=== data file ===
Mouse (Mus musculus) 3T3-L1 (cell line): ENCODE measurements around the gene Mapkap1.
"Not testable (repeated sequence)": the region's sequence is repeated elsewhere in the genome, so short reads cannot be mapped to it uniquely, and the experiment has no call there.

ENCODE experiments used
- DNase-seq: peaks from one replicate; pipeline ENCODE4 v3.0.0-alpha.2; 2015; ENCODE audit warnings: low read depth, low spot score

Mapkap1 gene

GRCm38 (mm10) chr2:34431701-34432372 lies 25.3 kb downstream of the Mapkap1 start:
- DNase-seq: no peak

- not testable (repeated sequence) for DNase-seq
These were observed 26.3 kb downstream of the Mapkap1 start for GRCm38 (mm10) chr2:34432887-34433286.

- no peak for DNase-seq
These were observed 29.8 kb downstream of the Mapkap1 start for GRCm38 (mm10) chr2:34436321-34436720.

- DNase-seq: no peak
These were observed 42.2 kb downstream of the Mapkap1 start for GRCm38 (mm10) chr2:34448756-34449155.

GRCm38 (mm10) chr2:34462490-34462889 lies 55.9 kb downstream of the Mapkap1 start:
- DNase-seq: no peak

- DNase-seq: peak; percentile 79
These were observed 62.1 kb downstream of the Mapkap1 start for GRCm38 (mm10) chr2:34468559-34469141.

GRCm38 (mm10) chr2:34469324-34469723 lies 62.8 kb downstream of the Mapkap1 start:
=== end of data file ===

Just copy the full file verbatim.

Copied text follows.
Mouse (Mus musculus) 3T3-L1 (cell line): ENCODE measurements around the gene Mapkap1.
"Not testable (repeated sequence)": the region's sequence is repeated elsewhere in the genome, so short reads cannot be mapped to it uniquely, and the experiment has no call there.

ENCODE experiments used
- DNase-seq: peaks from one replicate; pipeline ENCODE4 v3.0.0-alpha.2; 2015; ENCODE audit warnings: low read depth, low spot score

Mapkap1 gene

GRCm38 (mm10) chr2:34431701-34432372 lies 25.3 kb downstream of the Mapkap1 start:
- DNase-seq: no peak

- not testable (repeated sequence) for DNase-seq
These were observed 26.3 kb downstream of the Mapkap1 start for GRCm38 (mm10) chr2:34432887-34433286.

- no peak for DNase-seq
These were observed 29.8 kb downstream of the Mapkap1 start for GRCm38 (mm10) chr2:34436321-34436720.

- DNase-seq: no peak
These were observed 42.2 kb downstream of the Mapkap1 start for GRCm38 (mm10) chr2:34448756-34449155.

GRCm38 (mm10) chr2:34462490-34462889 lies 55.9 kb downstream of the Mapkap1 start:
- DNase-seq: no peak

- DNase-seq: peak; percentile 79
These were observed 62.1 kb downstream of the Mapkap1 start for GRCm38 (mm10) chr2:34468559-34469141.

GRCm38 (mm10) chr2:34469324-34469723 lies 62.8 kb downstream of the Mapkap1 start: